As Claudius goes to leave, she gives him a collection of Sibylline verses apparently removed or rejected from the official records (I've discussed the Sibylline verses before). They prophesy that Claudius will follow Caligula as Emperor. At this point Claudius bursts out laughing and leaves in a state of great merriment, but not before Livia has extracted a promise that when he is made Emperor, he will deify her.

This scene is pivotal in the series - it confirms everything we have already seen (and shows us how Claudius is supposed to know all this). It also offers Livia a sort of greatest hits album, summing up her catalogue of evil-doing, and at the same time shows us what we're going to get next, after she's gone - Caligula in all his mad, perverted glory. Finally, it shows us Claudius at his most cunning, and demonstrates the brains that he keeps safely hidden away most of the time.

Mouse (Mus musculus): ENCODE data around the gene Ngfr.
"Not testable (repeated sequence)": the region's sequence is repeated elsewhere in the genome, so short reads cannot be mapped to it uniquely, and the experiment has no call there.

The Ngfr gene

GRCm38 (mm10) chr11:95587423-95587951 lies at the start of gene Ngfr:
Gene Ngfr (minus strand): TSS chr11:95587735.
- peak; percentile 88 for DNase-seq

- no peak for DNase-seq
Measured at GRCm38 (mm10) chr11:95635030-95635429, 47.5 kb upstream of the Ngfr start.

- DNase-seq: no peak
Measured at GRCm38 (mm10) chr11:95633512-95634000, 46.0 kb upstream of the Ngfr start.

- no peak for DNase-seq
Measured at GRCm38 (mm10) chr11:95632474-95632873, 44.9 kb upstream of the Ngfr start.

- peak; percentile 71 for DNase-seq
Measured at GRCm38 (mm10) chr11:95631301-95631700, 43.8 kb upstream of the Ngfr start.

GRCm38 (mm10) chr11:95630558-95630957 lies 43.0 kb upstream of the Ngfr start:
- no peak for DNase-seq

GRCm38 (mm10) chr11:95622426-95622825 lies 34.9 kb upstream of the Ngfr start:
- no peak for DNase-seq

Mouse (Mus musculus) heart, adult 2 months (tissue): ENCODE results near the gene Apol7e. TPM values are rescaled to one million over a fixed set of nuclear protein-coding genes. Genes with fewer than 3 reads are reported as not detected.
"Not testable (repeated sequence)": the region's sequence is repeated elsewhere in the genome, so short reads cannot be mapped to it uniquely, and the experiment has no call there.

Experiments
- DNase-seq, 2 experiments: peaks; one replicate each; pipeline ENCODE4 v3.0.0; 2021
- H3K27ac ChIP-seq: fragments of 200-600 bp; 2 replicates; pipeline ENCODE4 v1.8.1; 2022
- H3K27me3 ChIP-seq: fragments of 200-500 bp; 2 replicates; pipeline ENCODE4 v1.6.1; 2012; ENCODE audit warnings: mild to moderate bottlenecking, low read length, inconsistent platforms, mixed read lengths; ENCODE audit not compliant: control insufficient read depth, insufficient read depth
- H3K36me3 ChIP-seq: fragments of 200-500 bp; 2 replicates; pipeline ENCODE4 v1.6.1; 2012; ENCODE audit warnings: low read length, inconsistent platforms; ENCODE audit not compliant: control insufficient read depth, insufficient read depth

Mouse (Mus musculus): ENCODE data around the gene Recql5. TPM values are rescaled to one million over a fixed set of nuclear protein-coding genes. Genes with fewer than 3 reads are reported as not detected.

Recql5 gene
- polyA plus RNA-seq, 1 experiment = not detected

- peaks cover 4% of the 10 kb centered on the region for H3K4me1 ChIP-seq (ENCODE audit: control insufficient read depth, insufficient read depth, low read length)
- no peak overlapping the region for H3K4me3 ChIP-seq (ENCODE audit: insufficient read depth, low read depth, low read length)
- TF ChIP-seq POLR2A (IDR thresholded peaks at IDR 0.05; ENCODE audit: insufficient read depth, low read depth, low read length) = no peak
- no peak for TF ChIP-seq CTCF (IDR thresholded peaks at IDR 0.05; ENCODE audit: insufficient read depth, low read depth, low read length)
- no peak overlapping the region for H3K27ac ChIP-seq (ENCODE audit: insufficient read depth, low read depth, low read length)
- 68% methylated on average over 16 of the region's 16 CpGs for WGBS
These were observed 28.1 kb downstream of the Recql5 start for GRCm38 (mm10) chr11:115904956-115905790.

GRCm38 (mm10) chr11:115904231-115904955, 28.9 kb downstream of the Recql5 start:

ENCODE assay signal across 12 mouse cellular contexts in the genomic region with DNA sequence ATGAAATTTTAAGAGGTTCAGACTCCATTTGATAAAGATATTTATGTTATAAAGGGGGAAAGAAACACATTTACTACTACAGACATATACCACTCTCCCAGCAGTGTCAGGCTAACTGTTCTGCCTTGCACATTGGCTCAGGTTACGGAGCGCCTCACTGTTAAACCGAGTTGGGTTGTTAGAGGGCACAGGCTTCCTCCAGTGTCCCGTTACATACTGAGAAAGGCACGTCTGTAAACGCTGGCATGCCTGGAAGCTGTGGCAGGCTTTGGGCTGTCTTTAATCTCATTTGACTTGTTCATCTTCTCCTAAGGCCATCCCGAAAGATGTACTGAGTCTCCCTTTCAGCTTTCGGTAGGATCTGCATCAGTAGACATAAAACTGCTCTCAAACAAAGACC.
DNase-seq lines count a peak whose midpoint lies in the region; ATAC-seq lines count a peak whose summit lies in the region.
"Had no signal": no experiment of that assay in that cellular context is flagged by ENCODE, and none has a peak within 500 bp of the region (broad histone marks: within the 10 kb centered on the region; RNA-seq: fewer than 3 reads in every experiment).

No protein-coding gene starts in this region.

Having escaped Livia, Claudius is ambushed by Sejanus and talked into marrying his sister, after a rather amusing conversation in which Sejanus asks if he knows his wife is pregnant, and Claudius defensively notes that it's nothing to do with him. The we see poor old Castor on his deathbed - just as his eyes close and his vision blurs, he sees Livilla and Sejanus standing together, Sejanus fondling her breast possessively. Herod comes to dinner with Claudius, Agrippina and Antonia and explains that, since Tiberius doesn't like him and his friend is dead, he will go to Edom. Agrippina has found out that Claudius agreed to marry Sejanus' sister and he is soundly yelled at, but Herod defends him by observing that, weak and cowardly though he may be, Claudius is the one who manages to stay alive, and Old!Claudius, appearing for the first time, reflects on the fact that he is still here, while they have all gone. Then his thoughts turn to Livia's dying moments.